As they struggle to survive an economic downturn that’s being exacerbated by the war in Iraq, U.S. airlines are taking an increasingly demanding look at return on investment and “transformational” benefits before funding IT projects.
Already trying to recover from US$18 billion in losses since the Sept. 11 attacks, the airlines now face the prospect of losing another $10 billion and tens of thousands more jobs if the war in Iraq lasts longer than expected, according to the International Air Transport Association. As a result, the pressure on airline IT departments to prove the ROI and cost-reduction benefits of new IT projects has never been greater, according to some industry executives.
For example, America West Airlines Inc. has always focused on ROI before funding new IT projects. But “the rigors, constraints and milestones that you have to meet to move forward with new programs have now become much more intense,” said Joe Beery, CIO at America West in Tempe, Ariz. “We’ve constrained the projects to the highest ROI you can imagine.”
America West has increased deployment of service kiosks and recently rolled out a wireless system for “roving gate agents” at Baltimore/Washington International Airport at far less cost than expanding the number of ticket counters.
Monte Ford, CIO at American Airlines Inc. in Fort Worth, Tex., said IT projects that aren’t focused on increased productivity, customer self-service and Internet functionality have been “slowed down” at the airline. American has also delayed projects that “simply add granularity to systems that already exist,” he said.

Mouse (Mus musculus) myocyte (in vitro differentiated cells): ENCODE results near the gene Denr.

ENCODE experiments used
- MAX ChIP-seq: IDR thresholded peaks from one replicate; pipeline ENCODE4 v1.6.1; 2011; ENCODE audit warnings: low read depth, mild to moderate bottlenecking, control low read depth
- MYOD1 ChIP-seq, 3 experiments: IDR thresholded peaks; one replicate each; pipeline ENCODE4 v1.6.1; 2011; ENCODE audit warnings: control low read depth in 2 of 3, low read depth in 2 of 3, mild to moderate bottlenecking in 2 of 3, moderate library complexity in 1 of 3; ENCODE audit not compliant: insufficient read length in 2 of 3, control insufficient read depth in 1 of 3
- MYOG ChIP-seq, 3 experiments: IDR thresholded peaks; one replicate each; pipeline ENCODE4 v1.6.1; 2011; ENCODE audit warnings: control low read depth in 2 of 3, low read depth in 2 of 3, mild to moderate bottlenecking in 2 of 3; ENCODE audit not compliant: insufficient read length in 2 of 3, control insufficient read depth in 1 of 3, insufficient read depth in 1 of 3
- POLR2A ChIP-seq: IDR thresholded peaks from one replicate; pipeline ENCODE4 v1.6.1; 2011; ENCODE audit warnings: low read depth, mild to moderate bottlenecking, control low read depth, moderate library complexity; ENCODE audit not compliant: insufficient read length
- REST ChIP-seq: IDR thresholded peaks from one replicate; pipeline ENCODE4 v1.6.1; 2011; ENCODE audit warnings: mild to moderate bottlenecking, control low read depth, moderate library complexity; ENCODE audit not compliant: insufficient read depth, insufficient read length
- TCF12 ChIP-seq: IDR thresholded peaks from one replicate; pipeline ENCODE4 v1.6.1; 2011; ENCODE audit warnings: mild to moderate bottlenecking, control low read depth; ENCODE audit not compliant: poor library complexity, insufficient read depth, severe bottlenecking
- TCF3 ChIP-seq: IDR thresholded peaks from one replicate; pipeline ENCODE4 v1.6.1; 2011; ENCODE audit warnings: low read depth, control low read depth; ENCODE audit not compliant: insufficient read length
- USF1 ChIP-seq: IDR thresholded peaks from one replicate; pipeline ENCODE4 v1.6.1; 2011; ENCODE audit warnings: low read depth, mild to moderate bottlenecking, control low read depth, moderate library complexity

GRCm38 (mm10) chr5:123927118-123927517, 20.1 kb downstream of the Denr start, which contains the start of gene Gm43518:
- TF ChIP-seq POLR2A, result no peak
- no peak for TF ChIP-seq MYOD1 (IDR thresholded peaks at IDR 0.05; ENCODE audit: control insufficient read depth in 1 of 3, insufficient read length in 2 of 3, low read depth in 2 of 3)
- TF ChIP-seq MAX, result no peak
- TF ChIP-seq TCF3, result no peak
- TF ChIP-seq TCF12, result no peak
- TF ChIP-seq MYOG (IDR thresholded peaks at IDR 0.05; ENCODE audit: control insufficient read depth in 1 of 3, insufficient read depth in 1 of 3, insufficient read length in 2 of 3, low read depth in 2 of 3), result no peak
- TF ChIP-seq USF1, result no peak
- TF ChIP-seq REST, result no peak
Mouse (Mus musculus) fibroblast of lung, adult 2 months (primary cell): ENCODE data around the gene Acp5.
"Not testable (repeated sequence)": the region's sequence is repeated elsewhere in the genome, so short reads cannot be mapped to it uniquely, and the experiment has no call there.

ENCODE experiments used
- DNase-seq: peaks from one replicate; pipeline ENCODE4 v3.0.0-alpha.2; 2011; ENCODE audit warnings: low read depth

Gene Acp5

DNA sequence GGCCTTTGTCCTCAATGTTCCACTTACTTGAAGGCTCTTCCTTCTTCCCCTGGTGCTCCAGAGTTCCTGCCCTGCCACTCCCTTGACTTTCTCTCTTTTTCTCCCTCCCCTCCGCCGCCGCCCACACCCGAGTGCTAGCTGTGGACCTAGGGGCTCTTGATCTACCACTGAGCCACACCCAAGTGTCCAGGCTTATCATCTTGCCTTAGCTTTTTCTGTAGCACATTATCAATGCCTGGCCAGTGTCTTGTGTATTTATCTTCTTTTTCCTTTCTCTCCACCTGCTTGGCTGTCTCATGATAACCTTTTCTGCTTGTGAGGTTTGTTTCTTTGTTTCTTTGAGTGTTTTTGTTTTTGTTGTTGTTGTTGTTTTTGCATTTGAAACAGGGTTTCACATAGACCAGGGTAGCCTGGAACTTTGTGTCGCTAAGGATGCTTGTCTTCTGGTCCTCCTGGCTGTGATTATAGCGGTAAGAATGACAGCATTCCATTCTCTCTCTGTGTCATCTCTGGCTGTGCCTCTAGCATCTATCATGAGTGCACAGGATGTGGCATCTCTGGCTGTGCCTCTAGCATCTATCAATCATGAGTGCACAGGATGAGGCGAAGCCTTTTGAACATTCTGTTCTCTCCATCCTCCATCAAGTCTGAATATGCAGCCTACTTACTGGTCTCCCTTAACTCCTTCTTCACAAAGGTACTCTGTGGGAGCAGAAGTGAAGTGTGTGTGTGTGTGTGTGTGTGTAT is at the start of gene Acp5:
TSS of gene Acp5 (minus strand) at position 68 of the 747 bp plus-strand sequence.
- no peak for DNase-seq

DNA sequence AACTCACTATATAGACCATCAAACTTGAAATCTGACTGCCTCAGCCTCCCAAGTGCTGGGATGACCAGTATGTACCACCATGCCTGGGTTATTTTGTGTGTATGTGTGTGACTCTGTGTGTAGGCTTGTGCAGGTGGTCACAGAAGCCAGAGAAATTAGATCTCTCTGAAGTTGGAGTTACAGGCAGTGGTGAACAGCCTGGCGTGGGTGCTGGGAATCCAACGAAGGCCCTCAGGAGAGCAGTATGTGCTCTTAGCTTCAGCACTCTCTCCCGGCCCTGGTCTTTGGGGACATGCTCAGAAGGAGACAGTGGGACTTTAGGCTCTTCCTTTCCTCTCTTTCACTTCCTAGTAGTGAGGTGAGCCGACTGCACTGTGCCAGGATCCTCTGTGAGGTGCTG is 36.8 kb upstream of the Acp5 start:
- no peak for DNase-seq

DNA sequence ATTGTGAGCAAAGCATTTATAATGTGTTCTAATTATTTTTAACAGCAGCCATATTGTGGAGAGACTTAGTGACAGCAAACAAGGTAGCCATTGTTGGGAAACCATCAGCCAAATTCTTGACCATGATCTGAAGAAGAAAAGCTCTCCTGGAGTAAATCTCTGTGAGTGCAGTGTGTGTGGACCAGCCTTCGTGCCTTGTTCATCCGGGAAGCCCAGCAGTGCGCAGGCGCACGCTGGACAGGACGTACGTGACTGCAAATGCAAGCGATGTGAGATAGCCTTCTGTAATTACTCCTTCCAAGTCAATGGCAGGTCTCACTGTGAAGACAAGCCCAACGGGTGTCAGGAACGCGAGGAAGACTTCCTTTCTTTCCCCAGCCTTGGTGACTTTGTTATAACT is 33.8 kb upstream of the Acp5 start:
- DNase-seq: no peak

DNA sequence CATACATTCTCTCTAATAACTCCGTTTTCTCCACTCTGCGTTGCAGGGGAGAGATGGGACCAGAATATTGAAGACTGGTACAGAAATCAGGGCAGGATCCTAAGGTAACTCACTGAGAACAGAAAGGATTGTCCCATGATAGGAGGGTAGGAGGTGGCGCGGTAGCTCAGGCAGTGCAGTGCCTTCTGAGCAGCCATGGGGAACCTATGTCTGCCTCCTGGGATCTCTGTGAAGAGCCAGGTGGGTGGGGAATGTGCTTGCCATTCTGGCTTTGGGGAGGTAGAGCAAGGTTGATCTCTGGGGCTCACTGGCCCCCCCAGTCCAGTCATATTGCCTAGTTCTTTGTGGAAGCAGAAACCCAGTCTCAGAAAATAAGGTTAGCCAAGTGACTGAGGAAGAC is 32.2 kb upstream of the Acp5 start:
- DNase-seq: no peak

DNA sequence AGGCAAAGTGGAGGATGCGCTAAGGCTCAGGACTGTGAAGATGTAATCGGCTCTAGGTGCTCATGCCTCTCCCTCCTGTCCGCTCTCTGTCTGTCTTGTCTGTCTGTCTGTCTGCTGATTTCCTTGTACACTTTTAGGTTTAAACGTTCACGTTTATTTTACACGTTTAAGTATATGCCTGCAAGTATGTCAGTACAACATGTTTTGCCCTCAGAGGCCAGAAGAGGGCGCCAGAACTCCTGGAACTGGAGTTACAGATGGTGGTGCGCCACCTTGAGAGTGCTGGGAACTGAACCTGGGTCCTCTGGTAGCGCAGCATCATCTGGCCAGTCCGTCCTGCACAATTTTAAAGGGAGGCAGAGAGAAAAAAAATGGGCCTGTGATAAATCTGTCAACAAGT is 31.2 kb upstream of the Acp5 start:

However, Ford said, American differs from some other airlines in its approach to ROI. “Many IT departments spend time stewing over ROI numbers that will justify their existence,” he said. “Not at American. My staff and I implemented a portfolio management approach to all IT projects nearly two years ago, and it took the guesswork out of determining which projects to work on.”
American’s approach to portfolio management divides all IT projects into categories that are aligned with the company’s business objectives. “As a result, we can quickly see which projects will have immediate impact on the business versus projects with long-term payback,” Ford said. That way, “there is no need for knee-jerk reactions to financial circumstances.”
Atlanta-based Delta Air Lines Inc. hasn’t backed away from new IT projects. But it has also refocused on ROI and projects that offer clear benefits to the bottom line.
“We’re focusing on those projects that enhance Delta’s core business processes, infrastructure and productivity and have an ROI of 12 to 18 months,” said Betsy Talton, a Delta spokeswoman.
Through what Talton called “transformation” projects, Delta plans to realize nearly US$1 billion in savings this year as part of a company-wide, profit-improvement initiative designed to save $2.5 billion by the end of 2005. Many of the changes being implemented are technology-driven, said Talton.
For example, this year Delta will deploy more than 400 self-service kiosks at 81 airports, bringing its total to more than 800 throughout its domestic system.
Gary Kelly, chief financial officer at Dallas-based Southwest Airlines Co., said that the carrier is also focusing on projects that will improve customer service and overall efficiency, but he added that overall IT budgets and head count will likely remain flat for the next two to three years.
Southwest recently introduced automated boarding passes, kiosks and automated bag tags, said Kelly.
Ron Kuhlmann, vice-president of the R2A transportation management consulting unit of Unisys Corp., said many airlines are burdened by back-end systems that are more than 20 years old. And while many have expressed interest in replacing those systems with modern, open architectures, doing so would require infrastructure overhauls that none of them can afford right now, he said.